CAR POOLING - TRAVEL TO WORK AT AN ISOLATED SITE

As part of a study of the use of cars in peak periods, staff at an isolated rural workplace were surveyed to determine how they travelled to work. The survey concentrated on the choice between driving alone and car-pooling in which two or more people travel together, taking it in turns to drive their own car and give a lift to the other(s). Information was obtained in two ways: a questionnaire (90+ per cent response), and a follow-up telephone survey of car-poolers. Car-poolers came predominantly from urban areas and travelled medium distances (5-25 km) to work - for short journeys the inconvenience of car-pooling is greater than the saving, and at long distances people are unlikely to live close enough together to form a convenient car-pool. The survey results were modelled using a logit model to try to quantify the factors involved. This showed that diverting 1 km was perceived to be about as undesirable as driving an extra 5 km. However, all the model results should be treated with caution as they are subject to large errors and based on data from only one site. /Author/TRRL/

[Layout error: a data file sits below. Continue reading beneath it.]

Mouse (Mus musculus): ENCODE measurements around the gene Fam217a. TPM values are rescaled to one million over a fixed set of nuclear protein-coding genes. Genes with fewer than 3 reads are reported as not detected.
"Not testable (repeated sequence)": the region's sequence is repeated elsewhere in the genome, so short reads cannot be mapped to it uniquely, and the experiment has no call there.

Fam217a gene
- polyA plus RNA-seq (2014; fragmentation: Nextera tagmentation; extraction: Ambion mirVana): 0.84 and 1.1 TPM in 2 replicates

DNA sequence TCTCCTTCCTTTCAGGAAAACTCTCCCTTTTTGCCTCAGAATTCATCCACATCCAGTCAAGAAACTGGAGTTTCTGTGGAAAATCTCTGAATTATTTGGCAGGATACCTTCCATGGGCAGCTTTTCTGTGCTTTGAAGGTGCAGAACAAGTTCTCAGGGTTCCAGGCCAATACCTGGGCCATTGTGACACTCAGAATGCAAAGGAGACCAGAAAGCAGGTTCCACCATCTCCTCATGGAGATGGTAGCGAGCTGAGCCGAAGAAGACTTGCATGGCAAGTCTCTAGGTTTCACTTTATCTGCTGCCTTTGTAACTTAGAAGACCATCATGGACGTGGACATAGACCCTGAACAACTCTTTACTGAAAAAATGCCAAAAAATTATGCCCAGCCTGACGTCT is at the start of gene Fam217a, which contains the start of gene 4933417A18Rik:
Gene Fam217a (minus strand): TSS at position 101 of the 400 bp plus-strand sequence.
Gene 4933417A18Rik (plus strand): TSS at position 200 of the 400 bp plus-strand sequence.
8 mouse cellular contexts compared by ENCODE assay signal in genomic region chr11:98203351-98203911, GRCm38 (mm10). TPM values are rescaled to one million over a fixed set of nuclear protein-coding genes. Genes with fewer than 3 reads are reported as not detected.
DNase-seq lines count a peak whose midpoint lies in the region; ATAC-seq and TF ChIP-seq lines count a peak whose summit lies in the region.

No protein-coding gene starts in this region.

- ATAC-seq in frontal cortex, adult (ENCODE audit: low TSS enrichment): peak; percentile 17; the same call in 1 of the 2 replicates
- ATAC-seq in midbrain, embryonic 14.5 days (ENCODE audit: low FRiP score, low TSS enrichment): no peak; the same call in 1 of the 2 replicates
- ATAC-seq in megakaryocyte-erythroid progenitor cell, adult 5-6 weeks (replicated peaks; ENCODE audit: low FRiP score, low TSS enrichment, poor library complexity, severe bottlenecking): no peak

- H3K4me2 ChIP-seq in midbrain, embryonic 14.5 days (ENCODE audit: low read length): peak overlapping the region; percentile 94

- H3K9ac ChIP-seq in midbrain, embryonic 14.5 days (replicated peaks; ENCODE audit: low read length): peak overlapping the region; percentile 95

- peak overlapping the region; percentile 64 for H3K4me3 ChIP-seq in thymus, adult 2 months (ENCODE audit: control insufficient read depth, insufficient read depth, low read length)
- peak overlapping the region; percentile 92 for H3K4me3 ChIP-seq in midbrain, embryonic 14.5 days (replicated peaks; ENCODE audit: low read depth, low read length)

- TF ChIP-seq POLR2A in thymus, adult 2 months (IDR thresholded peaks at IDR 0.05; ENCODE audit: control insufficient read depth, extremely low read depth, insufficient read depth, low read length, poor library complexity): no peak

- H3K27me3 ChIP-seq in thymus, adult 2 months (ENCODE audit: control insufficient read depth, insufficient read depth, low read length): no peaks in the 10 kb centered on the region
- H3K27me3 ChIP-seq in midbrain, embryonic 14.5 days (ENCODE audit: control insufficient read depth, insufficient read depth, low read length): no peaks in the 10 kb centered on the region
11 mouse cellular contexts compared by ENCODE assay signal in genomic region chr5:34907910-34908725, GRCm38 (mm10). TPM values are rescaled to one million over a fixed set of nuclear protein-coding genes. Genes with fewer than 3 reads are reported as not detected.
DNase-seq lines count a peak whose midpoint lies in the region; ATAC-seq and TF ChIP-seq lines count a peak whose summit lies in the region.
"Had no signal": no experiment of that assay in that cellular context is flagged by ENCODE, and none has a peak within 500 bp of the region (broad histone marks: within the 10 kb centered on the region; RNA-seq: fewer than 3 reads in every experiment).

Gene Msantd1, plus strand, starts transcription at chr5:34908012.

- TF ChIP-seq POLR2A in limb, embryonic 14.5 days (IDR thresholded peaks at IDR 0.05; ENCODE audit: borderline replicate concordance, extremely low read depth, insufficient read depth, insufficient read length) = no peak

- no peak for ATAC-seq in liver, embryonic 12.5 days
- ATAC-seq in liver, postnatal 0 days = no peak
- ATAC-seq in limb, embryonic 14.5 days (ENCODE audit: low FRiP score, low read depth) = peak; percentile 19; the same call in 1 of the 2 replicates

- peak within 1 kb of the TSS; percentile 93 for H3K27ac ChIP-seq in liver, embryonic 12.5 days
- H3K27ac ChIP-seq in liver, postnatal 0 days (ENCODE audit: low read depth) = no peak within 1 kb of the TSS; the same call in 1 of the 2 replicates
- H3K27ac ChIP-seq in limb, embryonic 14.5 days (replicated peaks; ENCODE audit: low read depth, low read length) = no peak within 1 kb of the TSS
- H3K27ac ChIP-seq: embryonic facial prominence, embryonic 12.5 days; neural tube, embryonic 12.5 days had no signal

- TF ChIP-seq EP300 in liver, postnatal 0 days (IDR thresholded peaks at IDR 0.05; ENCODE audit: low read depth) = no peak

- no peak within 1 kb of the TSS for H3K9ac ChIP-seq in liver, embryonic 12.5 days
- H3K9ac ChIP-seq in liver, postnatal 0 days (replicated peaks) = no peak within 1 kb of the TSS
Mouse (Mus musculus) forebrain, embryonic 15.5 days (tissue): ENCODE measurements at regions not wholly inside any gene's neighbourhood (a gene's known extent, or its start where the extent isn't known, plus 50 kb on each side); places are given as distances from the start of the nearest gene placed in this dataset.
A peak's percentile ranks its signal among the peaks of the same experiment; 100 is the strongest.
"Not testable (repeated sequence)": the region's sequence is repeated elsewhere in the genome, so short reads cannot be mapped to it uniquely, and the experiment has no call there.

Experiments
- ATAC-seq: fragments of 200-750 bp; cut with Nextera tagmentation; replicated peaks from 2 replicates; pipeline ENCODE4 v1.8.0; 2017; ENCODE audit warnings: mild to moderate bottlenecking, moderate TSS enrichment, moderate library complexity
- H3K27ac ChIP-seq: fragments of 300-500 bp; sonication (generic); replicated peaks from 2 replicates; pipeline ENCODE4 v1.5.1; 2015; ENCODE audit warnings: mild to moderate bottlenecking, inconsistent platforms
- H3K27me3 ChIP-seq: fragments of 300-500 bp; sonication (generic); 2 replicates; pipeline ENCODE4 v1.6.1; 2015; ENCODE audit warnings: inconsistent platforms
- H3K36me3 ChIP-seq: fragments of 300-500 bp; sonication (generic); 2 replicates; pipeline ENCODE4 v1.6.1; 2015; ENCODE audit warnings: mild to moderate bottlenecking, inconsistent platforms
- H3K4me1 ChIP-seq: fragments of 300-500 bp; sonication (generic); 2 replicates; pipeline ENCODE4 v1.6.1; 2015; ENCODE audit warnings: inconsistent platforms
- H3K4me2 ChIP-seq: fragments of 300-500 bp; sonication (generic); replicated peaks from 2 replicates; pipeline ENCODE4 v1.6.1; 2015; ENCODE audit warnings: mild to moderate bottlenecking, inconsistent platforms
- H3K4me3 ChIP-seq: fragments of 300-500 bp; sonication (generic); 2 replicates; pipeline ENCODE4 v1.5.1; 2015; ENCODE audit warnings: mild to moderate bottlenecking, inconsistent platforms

• Corporate Authors:

    Transport and Road Research Laboratory (TRRL)

    Wokingham, Berkshire  United Kingdom 
  • Authors:
    • Wood, K
  • Publication Date: 1979

Media Info

  • Features: References; Tables;
  • Pagination: 17 p.

Subject/Index Terms

Filing Info

  • Accession Number: 00300147
  • Record Type: Publication
  • Source Agency: Transport Research Laboratory
  • Report/Paper Numbers: Supple Report SR462 Monograph
  • Files: ITRD, TRIS, ATRI
  • Created Date: Sep 29 1982 12:00AM